Why would people want to have children?

Childless happiness: is it selfish not to have children?

If you are a woman, childless and between 30 and 35, the whole thing begins: You are constantly being asked that "it is now about time". As a non-mother, one is viewed quite confused, sometimes pitying ("It probably didn't work out."), Sometimes slightly contemptuous ("She's probably afraid of missing something."). When you play with your friends' children, you quickly say: "Look, the biological clock is already ticking!" or "A child would look very good on you too!"

Even the gynecologist urges you to take folic acid and stop the pill. "Not that you will be sitting here at 37 and it won't work." He wasn't even asked for advice. Just like the friends, relatives and acquaintances. After all, whether you want to have a child or not is ultimately nobody's business - apart from yourself and your partner. Why do you suddenly find yourself in a situation where you have to justify yourself to this very personal question to others?

If you as a woman then openly admit that you have no desire to have children, the other person often gets this uncomprehending, irritated facial expression. "Why? You have been together with your partner for a long time. Are you afraid of giving up your old life with more money, parties and lots of free time?"

Or well-intentioned advice: "You don't even know what you're missing out on if you don't have a child. You will regret that later and be lonely in old age." Or even reproaches: "Where would society go if everyone thought like that? Who would then pay the pensions if no one had children? That is also kind of selfish."

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Egoism? Nothing!

The question of why has also occupied the author and filmmaker Sarah Diehl, 43 and childless herself. She has written a book in which she lets childless women have their say, why they have no children and how those around them reacted.

The women with whom the author spoke gave many reasons for not wanting to have a child - they weren't for selfish reasons. Sometimes it was just the circumstances rather than a conscious decision for or against a child. You haven't found the right partner with whom you wanted to venture into the child project.

Sometimes the decision against having a child was made consciously. And, Eureka, it wasn't about money, freedom and independence. Many women expressed the fear of being forced into old role models like their own mother: the man works, the woman stays at home and gives up her professional goals (for the time being).

Many women also expressed the fear that the double burden as mother and worker could overwhelm them. Or were worried that the stress that a child brings with it would destroy the relationship, so that you end up alone with your child. Some women, on the other hand, do not want a career instead of a child, they simply want to evade all social expectations.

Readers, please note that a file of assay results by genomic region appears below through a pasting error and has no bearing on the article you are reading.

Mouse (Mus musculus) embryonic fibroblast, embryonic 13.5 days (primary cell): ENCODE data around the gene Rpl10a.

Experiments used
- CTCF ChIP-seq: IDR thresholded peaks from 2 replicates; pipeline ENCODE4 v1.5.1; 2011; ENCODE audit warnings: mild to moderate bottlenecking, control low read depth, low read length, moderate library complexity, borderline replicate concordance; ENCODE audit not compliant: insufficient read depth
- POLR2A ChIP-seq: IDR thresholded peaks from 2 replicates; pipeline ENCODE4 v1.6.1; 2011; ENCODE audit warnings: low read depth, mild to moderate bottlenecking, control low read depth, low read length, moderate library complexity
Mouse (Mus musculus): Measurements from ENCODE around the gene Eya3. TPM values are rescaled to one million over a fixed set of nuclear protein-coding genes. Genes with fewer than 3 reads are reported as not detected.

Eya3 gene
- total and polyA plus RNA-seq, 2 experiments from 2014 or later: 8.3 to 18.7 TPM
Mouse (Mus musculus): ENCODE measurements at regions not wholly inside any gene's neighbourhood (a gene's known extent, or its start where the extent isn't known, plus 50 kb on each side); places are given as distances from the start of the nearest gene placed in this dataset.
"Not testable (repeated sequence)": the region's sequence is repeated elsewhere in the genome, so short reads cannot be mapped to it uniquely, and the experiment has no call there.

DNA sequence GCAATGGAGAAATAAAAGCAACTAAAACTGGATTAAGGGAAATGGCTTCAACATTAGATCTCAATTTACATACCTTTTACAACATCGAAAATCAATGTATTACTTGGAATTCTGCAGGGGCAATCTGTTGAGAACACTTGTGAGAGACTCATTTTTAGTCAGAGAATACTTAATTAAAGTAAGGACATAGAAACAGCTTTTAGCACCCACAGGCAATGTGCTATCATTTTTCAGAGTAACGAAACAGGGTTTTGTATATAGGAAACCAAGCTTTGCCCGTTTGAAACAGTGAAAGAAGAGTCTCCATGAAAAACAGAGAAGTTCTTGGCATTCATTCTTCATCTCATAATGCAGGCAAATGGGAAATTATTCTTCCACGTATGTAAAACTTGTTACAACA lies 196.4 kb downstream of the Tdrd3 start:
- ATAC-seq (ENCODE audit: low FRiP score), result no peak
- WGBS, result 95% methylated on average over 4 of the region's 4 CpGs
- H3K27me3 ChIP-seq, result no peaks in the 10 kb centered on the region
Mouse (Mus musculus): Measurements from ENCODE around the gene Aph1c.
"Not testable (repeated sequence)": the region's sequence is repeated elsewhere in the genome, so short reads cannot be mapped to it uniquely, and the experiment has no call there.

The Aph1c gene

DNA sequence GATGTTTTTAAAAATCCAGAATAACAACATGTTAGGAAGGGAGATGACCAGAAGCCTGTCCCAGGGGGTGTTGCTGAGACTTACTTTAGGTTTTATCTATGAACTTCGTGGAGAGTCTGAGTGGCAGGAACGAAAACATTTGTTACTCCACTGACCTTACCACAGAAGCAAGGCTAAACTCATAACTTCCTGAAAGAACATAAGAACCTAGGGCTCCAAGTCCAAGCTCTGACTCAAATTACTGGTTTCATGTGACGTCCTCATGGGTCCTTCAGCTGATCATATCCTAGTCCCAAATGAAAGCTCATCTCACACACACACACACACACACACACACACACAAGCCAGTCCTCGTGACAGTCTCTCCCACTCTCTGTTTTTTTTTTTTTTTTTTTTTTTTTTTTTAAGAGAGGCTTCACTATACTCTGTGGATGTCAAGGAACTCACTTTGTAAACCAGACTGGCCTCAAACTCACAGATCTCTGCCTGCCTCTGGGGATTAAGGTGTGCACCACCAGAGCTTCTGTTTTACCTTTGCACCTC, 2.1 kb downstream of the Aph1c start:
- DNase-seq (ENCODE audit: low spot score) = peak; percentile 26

Book tip:
Sarah Diehl: The clock that doesn't tick. Childless happy. A polemic, Arche Literatur Verlag
Available here on Amazon *.

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It is not infrequently the phenomenon of Hellicopter parents or the exemplified motherhood among friends that make women shy away. Those parents who strive to make their child happy around the clock, and for whom everything revolves around the child and who have left themselves and their wishes at the cloakroom at some point.

I also know many parents who completely abandoned their "old" life when the children came. And not only that: Those who suddenly consider their previous life and thus the life of childless women to be superficial and meaningless.

Ultimately, we should all be a little more tolerant towards people who have a different life plan for themselves. Because all the reasons, fears and considerations expressed by the childless women should be allowed, right? And one thing above all: you shouldn't have to justify yourself for it.

The question is quite justified: Is there not another life plan than that of the small family who withdraws to their home in order to devote themselves entirely to the well-being of their children?

Also read: 10 reasons i'd rather stay single than date the wrong guy

The childless man remains unmolested

But unfortunately something completely different applies to women than to men. Women must have reasons if they do not want to have a child. They have to justify themselves for something they are NOT doing. And this despite the fact that every fourth man at 49 has no children, but only 16 percent of women at this age are childless.

It's different with men. You are not in a burden of proof. A childless man is seldom bothered with questions about his reasons. In the case of a man, you wouldn't necessarily conclude that "it just didn't work out." A childless man may just be untamed, the eternal bachelor who has not yet found the right woman.

And of course, a man simply has much longer time to father a child than a woman. Quite a few who, at an advanced age, still feel compelled to have a child whose graduation they may no longer see at all.

The fact is: No matter what reasons a woman has, she should have the right to freely decide about her life. Those who do not have children of their own can very well make a valuable contribution to society. For example, as an enthusiastic godmother, as a babysitter of your best friend or by getting involved in social projects - simply because you have more time capacities than parents.

What is often forgotten: not having a child of your own does not mean that you don't like children. There are many ways to live a full life. With or without a child. Everyone should be able to make the decision for themselves.

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